John F Kennedy Library and Museum

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In memory and honor of the 35th president of the United States of America, the John F. Kennedy Presidential Museum and Library is a unique element on the Boston cultural scene. Offering visitors a look into not only the man behind the desk, but the time in which he served and the family that surrounded him, this monument to President Kennedy is a great way to learn about some of the most prolific moments of the mid-20th century.


The JFK Presidential Museum and Library is one of a network of preservation efforts throughout the U.S. that strives to collect and maintain the records, papers, collections, and other salient materials gathered during each ex-president’s term in office. Every president since Herbert Hoover has been immortalized through the construction of these buildings, known collectively as the Presidential Library System, which are used as much as archival repositories as cultural institutions.

The fifth of its type, the Kennedy Museum opened in October 1977, almost 14 year after the president’s assassination in November 1963. However, Kennedy had a say in the construction nevertheless, having openly discussed his plans to locate his own presidential museum closer to the “scholarly resources” of Boston and its great universities as opposed to previous presidential libraries which were largely scattered in small towns.

Indeed, Kennedy, his family, friends, and administration, had already concluded that, when the time came to build his library that they would take it one step further, presenting artifacts as well as archives presenting what he called the “complete record of a Presidential era.” This formula has thus been followed by all presidents since Kennedy as well.

The building itself is quite an achievement that was designed by architect I.M. Pei, a decision which was championed by JFK’s widow, Jackie. A relative unkown in the architectural world at the time, Pei would go on to design many other buildings, including the steel and glass pyramid outside the Louvre in Paris. He still called this the most important commission of his life. Pei had an intense vision for the library, which was to sit aside Harvard Square in Cambridge next to the Harvard Graduate School of Business. It would be part of a larger complex facing the Charles River and was to include the newly anointed John F. Kennedy School of Government.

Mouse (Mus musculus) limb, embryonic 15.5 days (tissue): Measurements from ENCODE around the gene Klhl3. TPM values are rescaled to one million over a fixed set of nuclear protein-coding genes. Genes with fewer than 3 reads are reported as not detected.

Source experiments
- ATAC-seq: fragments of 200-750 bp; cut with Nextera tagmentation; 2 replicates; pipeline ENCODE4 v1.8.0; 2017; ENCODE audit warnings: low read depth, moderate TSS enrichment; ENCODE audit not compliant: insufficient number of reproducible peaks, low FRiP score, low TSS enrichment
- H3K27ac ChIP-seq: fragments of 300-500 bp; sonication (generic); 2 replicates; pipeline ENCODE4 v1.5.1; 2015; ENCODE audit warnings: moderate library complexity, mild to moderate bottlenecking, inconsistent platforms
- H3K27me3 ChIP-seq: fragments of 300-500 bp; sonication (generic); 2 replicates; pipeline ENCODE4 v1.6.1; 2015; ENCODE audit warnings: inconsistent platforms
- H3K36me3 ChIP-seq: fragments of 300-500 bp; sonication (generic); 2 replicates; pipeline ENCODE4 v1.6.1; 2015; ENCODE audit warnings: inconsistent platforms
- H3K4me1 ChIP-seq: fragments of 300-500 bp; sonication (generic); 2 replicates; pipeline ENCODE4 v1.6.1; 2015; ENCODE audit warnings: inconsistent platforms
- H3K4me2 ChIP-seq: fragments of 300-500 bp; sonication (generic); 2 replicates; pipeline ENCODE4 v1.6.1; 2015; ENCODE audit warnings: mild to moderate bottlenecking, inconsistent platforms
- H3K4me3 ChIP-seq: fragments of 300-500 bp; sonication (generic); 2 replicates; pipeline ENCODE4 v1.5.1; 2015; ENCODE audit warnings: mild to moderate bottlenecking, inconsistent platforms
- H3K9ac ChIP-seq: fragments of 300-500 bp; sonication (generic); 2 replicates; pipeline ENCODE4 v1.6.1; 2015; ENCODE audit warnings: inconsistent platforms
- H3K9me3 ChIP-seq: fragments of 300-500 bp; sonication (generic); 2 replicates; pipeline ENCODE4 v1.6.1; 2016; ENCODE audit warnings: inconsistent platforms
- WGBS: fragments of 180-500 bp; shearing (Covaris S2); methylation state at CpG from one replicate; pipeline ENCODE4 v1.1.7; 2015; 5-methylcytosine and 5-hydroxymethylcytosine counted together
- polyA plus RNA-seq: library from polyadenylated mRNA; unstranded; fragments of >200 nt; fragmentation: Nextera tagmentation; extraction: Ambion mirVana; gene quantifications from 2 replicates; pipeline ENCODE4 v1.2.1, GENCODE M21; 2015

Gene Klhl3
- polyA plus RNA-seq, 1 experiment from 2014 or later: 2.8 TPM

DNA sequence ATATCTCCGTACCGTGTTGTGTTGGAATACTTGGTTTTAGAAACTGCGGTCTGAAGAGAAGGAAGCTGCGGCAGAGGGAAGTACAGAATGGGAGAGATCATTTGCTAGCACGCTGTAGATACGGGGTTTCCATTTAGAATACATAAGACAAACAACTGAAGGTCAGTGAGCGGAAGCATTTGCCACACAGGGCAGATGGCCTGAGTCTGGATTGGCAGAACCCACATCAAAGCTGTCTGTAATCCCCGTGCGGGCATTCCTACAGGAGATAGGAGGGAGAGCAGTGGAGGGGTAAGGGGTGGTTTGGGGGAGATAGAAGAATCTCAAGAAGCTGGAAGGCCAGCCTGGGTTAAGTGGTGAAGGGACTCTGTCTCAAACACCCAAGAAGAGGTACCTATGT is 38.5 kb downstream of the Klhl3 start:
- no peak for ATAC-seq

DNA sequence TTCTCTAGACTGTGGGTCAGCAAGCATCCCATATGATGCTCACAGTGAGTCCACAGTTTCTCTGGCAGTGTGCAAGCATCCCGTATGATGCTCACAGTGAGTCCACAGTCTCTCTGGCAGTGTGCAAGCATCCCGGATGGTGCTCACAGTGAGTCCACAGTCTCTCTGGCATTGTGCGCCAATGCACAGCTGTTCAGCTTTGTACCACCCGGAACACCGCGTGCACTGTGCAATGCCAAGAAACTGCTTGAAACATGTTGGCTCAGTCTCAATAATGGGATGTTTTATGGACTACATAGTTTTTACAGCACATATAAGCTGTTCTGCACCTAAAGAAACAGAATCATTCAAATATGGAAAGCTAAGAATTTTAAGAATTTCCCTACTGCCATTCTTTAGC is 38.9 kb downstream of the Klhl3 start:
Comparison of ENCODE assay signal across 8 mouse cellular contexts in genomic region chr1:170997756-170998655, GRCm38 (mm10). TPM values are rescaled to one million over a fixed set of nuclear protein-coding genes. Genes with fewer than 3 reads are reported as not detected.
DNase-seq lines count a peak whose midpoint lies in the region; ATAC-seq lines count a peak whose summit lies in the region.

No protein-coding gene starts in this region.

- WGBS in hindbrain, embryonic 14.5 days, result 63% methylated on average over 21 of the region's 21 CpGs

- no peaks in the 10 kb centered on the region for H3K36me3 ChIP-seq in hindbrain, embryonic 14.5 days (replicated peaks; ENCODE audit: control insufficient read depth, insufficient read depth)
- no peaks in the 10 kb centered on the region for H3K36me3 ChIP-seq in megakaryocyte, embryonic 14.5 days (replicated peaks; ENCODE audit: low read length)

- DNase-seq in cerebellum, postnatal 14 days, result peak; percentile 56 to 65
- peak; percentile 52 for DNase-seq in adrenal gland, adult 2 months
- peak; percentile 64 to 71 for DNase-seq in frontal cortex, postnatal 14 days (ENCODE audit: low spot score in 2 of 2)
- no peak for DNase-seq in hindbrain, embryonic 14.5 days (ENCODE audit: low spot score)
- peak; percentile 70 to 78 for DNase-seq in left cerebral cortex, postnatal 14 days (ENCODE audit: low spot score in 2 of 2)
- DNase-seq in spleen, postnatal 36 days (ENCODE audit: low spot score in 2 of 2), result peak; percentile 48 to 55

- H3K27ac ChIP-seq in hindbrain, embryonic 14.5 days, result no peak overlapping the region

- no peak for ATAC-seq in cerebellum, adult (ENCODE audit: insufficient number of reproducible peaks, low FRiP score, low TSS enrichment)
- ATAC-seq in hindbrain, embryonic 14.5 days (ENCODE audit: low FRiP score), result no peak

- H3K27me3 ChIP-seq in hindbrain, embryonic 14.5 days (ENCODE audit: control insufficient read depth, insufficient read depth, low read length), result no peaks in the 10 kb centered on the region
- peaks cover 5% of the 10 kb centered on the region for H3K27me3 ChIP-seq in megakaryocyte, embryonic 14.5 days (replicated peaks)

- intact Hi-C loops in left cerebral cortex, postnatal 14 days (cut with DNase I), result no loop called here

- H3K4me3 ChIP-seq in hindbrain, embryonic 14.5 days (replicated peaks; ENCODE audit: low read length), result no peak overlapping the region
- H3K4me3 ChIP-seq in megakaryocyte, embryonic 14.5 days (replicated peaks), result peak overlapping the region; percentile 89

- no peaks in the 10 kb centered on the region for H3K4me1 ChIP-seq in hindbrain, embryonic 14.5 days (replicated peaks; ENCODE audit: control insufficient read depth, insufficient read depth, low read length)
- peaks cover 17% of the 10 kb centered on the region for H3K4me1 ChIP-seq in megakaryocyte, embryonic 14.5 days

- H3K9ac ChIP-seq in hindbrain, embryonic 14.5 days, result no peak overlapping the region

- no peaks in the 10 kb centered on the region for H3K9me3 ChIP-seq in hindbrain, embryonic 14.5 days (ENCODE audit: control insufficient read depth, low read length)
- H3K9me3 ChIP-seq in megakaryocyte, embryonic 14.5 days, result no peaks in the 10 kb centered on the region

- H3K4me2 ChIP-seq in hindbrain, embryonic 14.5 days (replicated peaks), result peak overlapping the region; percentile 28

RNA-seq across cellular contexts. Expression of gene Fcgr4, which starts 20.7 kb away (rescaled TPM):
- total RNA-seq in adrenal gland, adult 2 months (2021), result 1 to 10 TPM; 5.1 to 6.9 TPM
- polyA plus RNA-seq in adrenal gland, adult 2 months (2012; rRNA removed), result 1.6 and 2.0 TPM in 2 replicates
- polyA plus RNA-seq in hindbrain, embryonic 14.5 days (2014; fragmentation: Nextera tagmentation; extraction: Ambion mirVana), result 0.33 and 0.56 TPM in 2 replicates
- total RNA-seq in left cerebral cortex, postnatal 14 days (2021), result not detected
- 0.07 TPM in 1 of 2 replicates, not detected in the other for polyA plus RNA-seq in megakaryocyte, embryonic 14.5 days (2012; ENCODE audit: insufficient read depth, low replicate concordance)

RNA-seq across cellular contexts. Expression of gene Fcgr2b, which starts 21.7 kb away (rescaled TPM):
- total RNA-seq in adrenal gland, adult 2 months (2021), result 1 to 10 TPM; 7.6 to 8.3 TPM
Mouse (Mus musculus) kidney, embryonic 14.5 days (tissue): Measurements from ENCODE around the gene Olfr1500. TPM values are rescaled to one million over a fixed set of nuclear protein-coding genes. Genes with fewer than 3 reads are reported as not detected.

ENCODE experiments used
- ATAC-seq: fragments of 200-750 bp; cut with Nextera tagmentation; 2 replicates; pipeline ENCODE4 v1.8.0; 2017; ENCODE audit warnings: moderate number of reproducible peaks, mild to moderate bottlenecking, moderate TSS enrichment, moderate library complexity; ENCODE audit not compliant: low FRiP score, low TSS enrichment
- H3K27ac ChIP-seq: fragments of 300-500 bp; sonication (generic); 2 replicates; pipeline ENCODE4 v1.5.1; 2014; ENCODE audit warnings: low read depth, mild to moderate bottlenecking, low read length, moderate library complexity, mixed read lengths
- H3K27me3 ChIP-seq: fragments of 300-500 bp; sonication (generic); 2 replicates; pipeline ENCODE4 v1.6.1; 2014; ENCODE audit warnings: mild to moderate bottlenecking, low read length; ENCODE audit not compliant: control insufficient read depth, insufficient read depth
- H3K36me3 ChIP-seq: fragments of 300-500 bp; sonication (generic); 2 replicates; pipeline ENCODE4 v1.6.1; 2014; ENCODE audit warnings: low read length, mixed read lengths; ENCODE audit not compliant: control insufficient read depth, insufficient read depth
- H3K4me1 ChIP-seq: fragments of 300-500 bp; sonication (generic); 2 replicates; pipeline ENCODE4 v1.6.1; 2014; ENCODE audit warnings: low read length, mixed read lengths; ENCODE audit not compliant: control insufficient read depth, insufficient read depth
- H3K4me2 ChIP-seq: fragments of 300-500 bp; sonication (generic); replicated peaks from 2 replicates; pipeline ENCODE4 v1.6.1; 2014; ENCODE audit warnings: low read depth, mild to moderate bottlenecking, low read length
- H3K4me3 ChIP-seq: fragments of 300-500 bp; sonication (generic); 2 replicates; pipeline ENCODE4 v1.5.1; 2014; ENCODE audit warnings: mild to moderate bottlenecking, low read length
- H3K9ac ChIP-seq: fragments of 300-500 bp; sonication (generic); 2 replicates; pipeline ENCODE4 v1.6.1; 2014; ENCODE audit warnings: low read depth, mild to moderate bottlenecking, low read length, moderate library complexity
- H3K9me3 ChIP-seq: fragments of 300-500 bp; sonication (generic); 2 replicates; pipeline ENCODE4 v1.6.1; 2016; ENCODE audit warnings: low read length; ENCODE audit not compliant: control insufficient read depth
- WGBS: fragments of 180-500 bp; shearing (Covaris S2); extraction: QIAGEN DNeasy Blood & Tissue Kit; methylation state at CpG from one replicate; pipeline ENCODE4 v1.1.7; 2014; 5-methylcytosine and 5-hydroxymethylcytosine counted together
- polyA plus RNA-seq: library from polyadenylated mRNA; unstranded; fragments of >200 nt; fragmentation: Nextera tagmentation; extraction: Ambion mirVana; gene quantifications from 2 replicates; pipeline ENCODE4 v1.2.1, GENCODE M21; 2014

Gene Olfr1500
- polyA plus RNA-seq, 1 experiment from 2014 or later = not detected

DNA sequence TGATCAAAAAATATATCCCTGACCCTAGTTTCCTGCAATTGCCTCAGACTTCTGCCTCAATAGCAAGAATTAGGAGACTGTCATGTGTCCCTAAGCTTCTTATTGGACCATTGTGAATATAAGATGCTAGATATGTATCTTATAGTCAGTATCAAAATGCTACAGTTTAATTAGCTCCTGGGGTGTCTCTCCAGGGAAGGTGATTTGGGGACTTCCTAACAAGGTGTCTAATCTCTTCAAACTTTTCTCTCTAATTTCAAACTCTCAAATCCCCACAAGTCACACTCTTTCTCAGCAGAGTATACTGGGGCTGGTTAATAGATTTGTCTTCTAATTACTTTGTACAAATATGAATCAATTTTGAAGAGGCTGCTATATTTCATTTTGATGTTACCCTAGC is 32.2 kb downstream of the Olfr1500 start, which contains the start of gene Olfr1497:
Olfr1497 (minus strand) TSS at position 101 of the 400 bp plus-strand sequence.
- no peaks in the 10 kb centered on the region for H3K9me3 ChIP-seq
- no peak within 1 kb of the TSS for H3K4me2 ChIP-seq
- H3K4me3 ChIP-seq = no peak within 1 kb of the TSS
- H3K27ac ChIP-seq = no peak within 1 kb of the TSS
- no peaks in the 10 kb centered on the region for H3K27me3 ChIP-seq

However, construction delays, monetary problems, and the assassination of JFK’s brother Robert in 1968 all delayed the ground breaking in the chosen spot. By the time everything was set into place, residents in Cambridge began to complain that the placement of a tourist-oriented attraction in their city would disrupt the academic flow of Harvard’s campus and generally change the social landscape of their lives. Amidst these and other problems another site was found, located in Dorchester near Columbia Point in the east part of Boston. The site sits right on the water of Dorchester Bay and offers views of the city itself as well as the Atlantic Ocean. Groundbreaking for the library in this new location commenced on 12 June 1977, six years after Kennedy’s successor, Lyndon B. Johnson, opened his own presidential museum and library in Austin, Texas, making him the first to combine the concepts of archive, museum, and research institute, not JFK.

However, since its opening later in 1977 and its emotional dedication two years later, the JFK Presidential Museum and Library has accomplished everything that its namesake expected it to and more. As a hub for research on the Kennedy Administration along with the historical events such as the Nixon-Kennedy Debates, Cuban Missile Crisis, and Space Program that marked his tenure, the museum provides over a million patrons annually with a unique look back in time.

Main Attraction

As part of a 10-acre park near the University of Massachusetts, Boston the Museum and Library is quite a sight. Its architecture is emblematic of Pei and his bourgeoning style of modern architecture. The museum itself is open 7 days a week, closing only on Thanksgiving, Christmas, and New Year’s Days. Each visitor is greeted with a short introductory film which reviews the highlights of Kennedy’s life and time in office.

Admission rates are for adults (18+), seniors (62+) and students (with ID), and children (13-17). Children under 12 are admitted free and frequent free admissions days are common throughout the year. There are also group discounts available for parties of 12 or more who make a reservation.

In addition to normal gallery viewing, the museum sponsors field trips, offers docent-led ‘walk-in’ tours, and is available for rental either by whole or in part for private events. There is also a museum store and café on the premises.

Why It’s a Must-See

The Kennedy Era is one of much mystery and glamour that is venerated by many Americans past and present. Taking a walk back in time to understand not only the details of the man behind the actions, but the actions themselves is a truly unique opportunity that history lovers and those who worship America’s Camelot will find exciting and educational for sure.

Where to Buy It

There are a number of ways you can enjoy admission to this attraction.

Save up to 20% online at Smart Destinations. If you add more than one attraction to the cart, you will get an automatic savings of up to 20%. It’s called Make Your Own Pass.

Pay Full Price and purchase a ticket from John F Kennedy Library and Museum either online or in person.

Purchase a Tourist pass. The John F Kennedy Library is available on the Go Boston Card and Boston CityPass.